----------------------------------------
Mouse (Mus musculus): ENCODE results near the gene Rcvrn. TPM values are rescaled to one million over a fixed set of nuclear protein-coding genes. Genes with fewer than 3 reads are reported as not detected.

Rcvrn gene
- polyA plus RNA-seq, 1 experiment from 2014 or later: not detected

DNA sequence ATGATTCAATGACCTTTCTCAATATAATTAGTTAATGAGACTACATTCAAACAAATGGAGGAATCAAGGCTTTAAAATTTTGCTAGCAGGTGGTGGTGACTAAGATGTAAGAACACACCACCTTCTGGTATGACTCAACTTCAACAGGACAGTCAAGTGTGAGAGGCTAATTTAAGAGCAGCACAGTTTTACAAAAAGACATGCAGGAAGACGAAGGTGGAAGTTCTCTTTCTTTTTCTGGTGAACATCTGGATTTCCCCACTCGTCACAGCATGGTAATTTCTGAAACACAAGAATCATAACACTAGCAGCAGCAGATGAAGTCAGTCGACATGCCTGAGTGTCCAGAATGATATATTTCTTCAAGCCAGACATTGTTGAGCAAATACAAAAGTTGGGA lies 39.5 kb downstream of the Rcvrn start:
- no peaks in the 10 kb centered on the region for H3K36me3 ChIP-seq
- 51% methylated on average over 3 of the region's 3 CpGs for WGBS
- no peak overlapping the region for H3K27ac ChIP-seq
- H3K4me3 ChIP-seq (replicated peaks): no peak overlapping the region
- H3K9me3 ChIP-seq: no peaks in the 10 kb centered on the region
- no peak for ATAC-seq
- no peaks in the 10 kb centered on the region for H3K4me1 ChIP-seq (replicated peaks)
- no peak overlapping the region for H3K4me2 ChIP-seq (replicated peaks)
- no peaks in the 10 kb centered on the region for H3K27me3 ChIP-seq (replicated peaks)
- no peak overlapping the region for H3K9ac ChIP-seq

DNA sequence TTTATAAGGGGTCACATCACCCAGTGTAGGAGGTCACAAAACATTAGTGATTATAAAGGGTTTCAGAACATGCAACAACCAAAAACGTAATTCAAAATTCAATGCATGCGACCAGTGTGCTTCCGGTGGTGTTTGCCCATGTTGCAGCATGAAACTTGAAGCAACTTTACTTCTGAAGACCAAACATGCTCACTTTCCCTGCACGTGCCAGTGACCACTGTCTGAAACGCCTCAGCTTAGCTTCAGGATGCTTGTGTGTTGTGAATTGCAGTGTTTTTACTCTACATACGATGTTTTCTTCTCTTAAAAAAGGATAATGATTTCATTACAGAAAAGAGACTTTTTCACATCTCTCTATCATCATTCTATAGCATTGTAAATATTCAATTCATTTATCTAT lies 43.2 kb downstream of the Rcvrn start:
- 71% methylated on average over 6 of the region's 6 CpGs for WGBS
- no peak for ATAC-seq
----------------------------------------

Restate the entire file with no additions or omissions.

Mouse (Mus musculus): ENCODE results near the gene Rcvrn. TPM values are rescaled to one million over a fixed set of nuclear protein-coding genes. Genes with fewer than 3 reads are reported as not detected.

Rcvrn gene
- polyA plus RNA-seq, 1 experiment from 2014 or later: not detected

DNA sequence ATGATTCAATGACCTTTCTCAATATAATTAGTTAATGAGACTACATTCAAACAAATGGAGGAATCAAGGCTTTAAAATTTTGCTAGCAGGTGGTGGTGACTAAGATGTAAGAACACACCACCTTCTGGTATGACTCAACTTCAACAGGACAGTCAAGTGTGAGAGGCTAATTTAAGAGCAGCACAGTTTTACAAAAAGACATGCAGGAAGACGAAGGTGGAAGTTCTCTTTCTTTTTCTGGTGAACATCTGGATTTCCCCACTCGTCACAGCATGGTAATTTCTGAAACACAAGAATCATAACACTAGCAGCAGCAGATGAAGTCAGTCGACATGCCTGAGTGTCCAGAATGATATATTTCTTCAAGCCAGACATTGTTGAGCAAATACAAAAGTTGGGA lies 39.5 kb downstream of the Rcvrn start:
- no peaks in the 10 kb centered on the region for H3K36me3 ChIP-seq
- 51% methylated on average over 3 of the region's 3 CpGs for WGBS
- no peak overlapping the region for H3K27ac ChIP-seq
- H3K4me3 ChIP-seq (replicated peaks): no peak overlapping the region
- H3K9me3 ChIP-seq: no peaks in the 10 kb centered on the region
- no peak for ATAC-seq
- no peaks in the 10 kb centered on the region for H3K4me1 ChIP-seq (replicated peaks)
- no peak overlapping the region for H3K4me2 ChIP-seq (replicated peaks)
- no peaks in the 10 kb centered on the region for H3K27me3 ChIP-seq (replicated peaks)
- no peak overlapping the region for H3K9ac ChIP-seq

DNA sequence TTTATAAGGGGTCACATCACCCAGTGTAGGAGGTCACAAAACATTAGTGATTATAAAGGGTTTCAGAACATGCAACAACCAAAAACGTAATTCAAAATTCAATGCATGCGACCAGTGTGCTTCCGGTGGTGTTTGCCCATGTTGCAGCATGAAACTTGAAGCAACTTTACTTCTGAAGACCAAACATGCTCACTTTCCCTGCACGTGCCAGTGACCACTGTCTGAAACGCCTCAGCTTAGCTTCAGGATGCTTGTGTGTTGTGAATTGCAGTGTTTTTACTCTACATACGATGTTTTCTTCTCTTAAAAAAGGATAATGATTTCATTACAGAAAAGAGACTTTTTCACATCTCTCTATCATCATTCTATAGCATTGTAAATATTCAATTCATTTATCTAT lies 43.2 kb downstream of the Rcvrn start:
- 71% methylated on average over 6 of the region's 6 CpGs for WGBS
- no peak for ATAC-seq